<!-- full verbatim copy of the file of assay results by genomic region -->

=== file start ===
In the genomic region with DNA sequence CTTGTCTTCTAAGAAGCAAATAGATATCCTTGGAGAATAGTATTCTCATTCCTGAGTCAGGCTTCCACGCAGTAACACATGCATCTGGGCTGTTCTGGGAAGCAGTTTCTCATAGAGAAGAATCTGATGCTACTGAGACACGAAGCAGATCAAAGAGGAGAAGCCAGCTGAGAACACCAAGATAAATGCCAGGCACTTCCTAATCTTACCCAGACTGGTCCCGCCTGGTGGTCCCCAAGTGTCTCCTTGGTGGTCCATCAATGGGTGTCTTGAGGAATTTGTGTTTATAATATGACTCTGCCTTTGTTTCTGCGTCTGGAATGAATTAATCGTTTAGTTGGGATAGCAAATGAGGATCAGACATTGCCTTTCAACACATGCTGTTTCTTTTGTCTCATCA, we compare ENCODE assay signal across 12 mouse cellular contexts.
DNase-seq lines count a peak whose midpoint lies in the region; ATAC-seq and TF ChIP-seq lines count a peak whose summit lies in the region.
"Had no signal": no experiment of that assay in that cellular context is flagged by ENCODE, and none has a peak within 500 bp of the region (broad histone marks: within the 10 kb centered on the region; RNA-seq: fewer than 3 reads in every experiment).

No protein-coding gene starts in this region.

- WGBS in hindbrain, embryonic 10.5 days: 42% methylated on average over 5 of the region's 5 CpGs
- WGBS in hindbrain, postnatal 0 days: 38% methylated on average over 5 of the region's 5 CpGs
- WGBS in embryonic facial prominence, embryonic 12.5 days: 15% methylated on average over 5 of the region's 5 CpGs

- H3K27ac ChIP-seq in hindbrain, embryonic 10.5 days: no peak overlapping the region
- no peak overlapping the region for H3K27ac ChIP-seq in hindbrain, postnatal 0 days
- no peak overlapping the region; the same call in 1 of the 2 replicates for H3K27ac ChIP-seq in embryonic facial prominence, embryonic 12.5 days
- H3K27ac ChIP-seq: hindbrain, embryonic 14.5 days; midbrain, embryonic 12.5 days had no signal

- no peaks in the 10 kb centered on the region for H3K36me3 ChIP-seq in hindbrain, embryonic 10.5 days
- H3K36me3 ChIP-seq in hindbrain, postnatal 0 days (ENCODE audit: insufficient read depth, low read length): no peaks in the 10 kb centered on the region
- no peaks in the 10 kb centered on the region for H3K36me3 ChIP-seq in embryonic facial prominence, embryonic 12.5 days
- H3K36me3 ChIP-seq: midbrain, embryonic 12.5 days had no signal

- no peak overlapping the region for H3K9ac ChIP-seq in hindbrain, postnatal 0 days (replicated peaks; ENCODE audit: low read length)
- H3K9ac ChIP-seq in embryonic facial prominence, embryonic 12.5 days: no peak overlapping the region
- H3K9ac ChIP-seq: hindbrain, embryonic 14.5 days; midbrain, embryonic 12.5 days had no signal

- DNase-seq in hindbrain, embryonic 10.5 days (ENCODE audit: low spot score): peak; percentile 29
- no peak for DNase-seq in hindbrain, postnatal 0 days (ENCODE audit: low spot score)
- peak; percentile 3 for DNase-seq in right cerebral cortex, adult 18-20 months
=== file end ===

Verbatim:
In the genomic region with DNA sequence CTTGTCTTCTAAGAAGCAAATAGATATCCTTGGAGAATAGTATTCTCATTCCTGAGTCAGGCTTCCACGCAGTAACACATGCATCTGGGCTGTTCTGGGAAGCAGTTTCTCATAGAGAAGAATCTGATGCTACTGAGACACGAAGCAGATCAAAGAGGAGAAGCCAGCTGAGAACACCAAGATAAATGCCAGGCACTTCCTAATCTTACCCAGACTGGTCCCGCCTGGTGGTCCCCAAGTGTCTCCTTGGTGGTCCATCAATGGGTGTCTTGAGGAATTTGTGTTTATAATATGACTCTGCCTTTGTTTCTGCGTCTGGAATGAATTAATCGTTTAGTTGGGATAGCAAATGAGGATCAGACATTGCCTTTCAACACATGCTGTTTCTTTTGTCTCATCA, we compare ENCODE assay signal across 12 mouse cellular contexts.
DNase-seq lines count a peak whose midpoint lies in the region; ATAC-seq and TF ChIP-seq lines count a peak whose summit lies in the region.
"Had no signal": no experiment of that assay in that cellular context is flagged by ENCODE, and none has a peak within 500 bp of the region (broad histone marks: within the 10 kb centered on the region; RNA-seq: fewer than 3 reads in every experiment).

No protein-coding gene starts in this region.

- WGBS in hindbrain, embryonic 10.5 days: 42% methylated on average over 5 of the region's 5 CpGs
- WGBS in hindbrain, postnatal 0 days: 38% methylated on average over 5 of the region's 5 CpGs
- WGBS in embryonic facial prominence, embryonic 12.5 days: 15% methylated on average over 5 of the region's 5 CpGs

- H3K27ac ChIP-seq in hindbrain, embryonic 10.5 days: no peak overlapping the region
- no peak overlapping the region for H3K27ac ChIP-seq in hindbrain, postnatal 0 days
- no peak overlapping the region; the same call in 1 of the 2 replicates for H3K27ac ChIP-seq in embryonic facial prominence, embryonic 12.5 days
- H3K27ac ChIP-seq: hindbrain, embryonic 14.5 days; midbrain, embryonic 12.5 days had no signal

- no peaks in the 10 kb centered on the region for H3K36me3 ChIP-seq in hindbrain, embryonic 10.5 days
- H3K36me3 ChIP-seq in hindbrain, postnatal 0 days (ENCODE audit: insufficient read depth, low read length): no peaks in the 10 kb centered on the region
- no peaks in the 10 kb centered on the region for H3K36me3 ChIP-seq in embryonic facial prominence, embryonic 12.5 days
- H3K36me3 ChIP-seq: midbrain, embryonic 12.5 days had no signal

- no peak overlapping the region for H3K9ac ChIP-seq in hindbrain, postnatal 0 days (replicated peaks; ENCODE audit: low read length)
- H3K9ac ChIP-seq in embryonic facial prominence, embryonic 12.5 days: no peak overlapping the region
- H3K9ac ChIP-seq: hindbrain, embryonic 14.5 days; midbrain, embryonic 12.5 days had no signal

- DNase-seq in hindbrain, embryonic 10.5 days (ENCODE audit: low spot score): peak; percentile 29
- no peak for DNase-seq in hindbrain, postnatal 0 days (ENCODE audit: low spot score)
- peak; percentile 3 for DNase-seq in right cerebral cortex, adult 18-20 months